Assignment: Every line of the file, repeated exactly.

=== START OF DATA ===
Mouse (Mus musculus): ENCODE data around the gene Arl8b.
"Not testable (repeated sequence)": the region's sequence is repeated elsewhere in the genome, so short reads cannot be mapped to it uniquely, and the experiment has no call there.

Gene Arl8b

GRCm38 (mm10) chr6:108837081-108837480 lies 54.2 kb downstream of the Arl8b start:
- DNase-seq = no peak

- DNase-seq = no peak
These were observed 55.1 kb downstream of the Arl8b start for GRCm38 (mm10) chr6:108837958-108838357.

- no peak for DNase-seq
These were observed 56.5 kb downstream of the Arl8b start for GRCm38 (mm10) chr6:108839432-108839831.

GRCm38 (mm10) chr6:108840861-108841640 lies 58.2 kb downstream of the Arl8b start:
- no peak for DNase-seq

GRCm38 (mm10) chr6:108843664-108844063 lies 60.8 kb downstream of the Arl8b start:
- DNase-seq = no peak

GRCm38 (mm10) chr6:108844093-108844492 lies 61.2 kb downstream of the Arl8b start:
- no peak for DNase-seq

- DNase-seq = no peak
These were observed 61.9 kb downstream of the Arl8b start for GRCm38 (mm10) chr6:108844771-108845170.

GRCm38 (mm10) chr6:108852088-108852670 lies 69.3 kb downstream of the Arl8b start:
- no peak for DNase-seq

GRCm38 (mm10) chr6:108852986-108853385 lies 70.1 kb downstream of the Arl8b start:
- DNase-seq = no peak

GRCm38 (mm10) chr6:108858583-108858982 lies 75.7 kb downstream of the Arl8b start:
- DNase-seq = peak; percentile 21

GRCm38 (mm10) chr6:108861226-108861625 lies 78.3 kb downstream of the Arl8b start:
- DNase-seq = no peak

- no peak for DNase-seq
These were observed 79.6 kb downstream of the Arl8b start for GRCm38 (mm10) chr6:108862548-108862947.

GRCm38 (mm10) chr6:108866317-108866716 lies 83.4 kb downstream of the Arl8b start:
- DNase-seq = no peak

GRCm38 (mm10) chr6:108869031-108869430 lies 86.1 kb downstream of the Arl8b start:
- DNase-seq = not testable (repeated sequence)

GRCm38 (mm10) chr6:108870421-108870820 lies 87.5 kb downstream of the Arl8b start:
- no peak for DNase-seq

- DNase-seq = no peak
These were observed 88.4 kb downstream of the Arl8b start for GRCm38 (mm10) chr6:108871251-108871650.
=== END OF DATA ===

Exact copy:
Mouse (Mus musculus): ENCODE data around the gene Arl8b.
"Not testable (repeated sequence)": the region's sequence is repeated elsewhere in the genome, so short reads cannot be mapped to it uniquely, and the experiment has no call there.

Gene Arl8b

GRCm38 (mm10) chr6:108837081-108837480 lies 54.2 kb downstream of the Arl8b start:
- DNase-seq = no peak

- DNase-seq = no peak
These were observed 55.1 kb downstream of the Arl8b start for GRCm38 (mm10) chr6:108837958-108838357.

- no peak for DNase-seq
These were observed 56.5 kb downstream of the Arl8b start for GRCm38 (mm10) chr6:108839432-108839831.

GRCm38 (mm10) chr6:108840861-108841640 lies 58.2 kb downstream of the Arl8b start:
- no peak for DNase-seq

GRCm38 (mm10) chr6:108843664-108844063 lies 60.8 kb downstream of the Arl8b start:
- DNase-seq = no peak

GRCm38 (mm10) chr6:108844093-108844492 lies 61.2 kb downstream of the Arl8b start:
- no peak for DNase-seq

- DNase-seq = no peak
These were observed 61.9 kb downstream of the Arl8b start for GRCm38 (mm10) chr6:108844771-108845170.

GRCm38 (mm10) chr6:108852088-108852670 lies 69.3 kb downstream of the Arl8b start:
- no peak for DNase-seq

GRCm38 (mm10) chr6:108852986-108853385 lies 70.1 kb downstream of the Arl8b start:
- DNase-seq = no peak

GRCm38 (mm10) chr6:108858583-108858982 lies 75.7 kb downstream of the Arl8b start:
- DNase-seq = peak; percentile 21

GRCm38 (mm10) chr6:108861226-108861625 lies 78.3 kb downstream of the Arl8b start:
- DNase-seq = no peak

- no peak for DNase-seq
These were observed 79.6 kb downstream of the Arl8b start for GRCm38 (mm10) chr6:108862548-108862947.

GRCm38 (mm10) chr6:108866317-108866716 lies 83.4 kb downstream of the Arl8b start:
- DNase-seq = no peak

GRCm38 (mm10) chr6:108869031-108869430 lies 86.1 kb downstream of the Arl8b start:
- DNase-seq = not testable (repeated sequence)

GRCm38 (mm10) chr6:108870421-108870820 lies 87.5 kb downstream of the Arl8b start:
- no peak for DNase-seq

- DNase-seq = no peak
These were observed 88.4 kb downstream of the Arl8b start for GRCm38 (mm10) chr6:108871251-108871650.